Synopsis – The novel is written from the perspective of parallel protagonists whose stories intertwine on a Pacific Northwest island – Mei Lein in the late 19th century and Inara in present day. While undertaking the restoration of an island cottage, Inara discovers a long hidden, intricately embroidered silk sleeve. As she explores its meaning, she discovers a hidden secret within her own family surrounding an unspeakable act which draws a full circle. Through Mei Lein’s voice we hear about her life in frontier Seattle, how she survived genocidal atrocities performed by Inara’s ancestors without repercussions under the Chinese Exclusion Act of 1882, and her life on a small, secluded farm during which time she artistically depicted her story through thousands and thousands of hand stitches, one silk stitch at a time so her son might know his ancestors.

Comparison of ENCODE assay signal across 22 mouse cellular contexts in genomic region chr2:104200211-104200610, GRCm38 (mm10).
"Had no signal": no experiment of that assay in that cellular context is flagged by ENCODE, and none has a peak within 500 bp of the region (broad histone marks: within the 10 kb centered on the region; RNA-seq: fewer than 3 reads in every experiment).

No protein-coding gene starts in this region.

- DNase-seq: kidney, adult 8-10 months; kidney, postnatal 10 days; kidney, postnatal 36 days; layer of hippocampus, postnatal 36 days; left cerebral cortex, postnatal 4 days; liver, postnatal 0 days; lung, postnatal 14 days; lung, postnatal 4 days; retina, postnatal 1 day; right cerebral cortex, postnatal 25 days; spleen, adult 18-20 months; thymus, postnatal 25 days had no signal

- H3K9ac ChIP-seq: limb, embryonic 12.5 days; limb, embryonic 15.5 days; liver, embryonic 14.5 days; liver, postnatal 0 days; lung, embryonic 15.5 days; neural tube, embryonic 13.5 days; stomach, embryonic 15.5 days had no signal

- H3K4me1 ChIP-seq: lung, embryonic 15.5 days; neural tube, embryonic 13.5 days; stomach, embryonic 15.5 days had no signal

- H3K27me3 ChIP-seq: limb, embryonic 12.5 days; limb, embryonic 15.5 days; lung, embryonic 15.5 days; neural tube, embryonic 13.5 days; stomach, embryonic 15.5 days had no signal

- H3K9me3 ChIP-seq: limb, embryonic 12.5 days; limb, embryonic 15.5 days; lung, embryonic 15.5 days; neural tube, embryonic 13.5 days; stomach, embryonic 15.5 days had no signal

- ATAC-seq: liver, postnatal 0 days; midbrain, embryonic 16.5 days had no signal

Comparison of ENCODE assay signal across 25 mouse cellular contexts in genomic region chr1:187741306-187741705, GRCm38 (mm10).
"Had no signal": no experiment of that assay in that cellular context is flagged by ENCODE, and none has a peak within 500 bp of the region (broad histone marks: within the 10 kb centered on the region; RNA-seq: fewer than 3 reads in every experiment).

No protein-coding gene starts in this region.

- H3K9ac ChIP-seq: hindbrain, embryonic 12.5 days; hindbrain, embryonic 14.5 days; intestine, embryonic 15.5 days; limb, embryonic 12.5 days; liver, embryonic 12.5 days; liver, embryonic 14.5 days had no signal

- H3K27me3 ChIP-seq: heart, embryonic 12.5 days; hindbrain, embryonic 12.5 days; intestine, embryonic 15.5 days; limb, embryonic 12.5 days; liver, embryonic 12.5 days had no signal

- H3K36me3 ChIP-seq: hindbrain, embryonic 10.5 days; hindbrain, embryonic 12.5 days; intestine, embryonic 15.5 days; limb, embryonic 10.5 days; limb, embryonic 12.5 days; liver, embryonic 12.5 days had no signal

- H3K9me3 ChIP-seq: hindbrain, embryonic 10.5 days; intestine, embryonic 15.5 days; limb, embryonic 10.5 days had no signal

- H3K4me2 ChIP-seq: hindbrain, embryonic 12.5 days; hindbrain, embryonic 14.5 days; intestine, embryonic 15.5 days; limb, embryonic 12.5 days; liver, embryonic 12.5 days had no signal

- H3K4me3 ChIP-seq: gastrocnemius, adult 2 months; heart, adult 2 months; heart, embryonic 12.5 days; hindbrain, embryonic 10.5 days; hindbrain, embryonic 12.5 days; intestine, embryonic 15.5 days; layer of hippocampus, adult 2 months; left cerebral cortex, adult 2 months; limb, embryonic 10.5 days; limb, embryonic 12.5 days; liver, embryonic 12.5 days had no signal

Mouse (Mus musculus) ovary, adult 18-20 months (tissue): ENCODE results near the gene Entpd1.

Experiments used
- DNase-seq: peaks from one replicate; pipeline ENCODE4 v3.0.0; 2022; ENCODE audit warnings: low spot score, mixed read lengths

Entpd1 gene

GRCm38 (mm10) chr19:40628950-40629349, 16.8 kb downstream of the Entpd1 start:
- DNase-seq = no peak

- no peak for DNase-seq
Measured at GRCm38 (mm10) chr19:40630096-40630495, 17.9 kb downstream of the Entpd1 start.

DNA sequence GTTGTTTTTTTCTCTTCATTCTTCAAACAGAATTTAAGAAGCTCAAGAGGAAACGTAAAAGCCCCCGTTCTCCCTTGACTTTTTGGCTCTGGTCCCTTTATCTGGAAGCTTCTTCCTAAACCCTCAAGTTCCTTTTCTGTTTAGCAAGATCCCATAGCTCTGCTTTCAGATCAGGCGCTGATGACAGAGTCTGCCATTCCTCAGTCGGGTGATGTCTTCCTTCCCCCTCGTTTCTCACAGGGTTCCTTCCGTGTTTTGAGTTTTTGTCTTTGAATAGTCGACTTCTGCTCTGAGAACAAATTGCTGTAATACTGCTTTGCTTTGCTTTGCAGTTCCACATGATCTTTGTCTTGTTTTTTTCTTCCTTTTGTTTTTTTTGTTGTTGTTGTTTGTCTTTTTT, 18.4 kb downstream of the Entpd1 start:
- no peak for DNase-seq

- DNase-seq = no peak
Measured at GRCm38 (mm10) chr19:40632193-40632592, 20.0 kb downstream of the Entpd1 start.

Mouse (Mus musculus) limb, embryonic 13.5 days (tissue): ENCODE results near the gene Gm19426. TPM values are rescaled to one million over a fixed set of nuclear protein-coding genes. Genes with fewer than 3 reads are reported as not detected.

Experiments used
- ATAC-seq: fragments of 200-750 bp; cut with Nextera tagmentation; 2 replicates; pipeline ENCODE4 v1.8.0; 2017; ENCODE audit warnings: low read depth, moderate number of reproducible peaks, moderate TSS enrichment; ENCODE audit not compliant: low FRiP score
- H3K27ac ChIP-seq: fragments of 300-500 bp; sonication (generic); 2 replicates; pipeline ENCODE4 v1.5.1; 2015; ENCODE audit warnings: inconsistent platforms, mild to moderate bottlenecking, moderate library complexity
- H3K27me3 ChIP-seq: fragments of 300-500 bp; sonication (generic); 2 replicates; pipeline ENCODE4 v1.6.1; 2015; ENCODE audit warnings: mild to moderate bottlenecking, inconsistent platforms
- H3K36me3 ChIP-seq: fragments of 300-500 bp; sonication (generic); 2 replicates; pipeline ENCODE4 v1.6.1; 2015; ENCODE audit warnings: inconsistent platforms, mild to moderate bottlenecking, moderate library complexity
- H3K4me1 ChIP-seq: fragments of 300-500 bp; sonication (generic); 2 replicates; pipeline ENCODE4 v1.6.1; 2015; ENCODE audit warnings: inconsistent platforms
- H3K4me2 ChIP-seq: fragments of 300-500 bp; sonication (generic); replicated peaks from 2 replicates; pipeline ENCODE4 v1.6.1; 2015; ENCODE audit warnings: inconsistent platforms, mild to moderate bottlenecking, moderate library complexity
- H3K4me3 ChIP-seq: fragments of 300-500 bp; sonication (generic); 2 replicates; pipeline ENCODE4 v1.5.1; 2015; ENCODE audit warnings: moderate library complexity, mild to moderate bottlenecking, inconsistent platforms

This debut novel by Kelli Estes was the most recent title discussed with my library loving, book reading, wine-drinking group of retired friends dubbed The Directors. We felt it was a “readable” book although we each agreed that Mei Lein’s story was the more believable. Our next title has yet to be chosen but we are leaning toward non-fiction with a bit of oomph.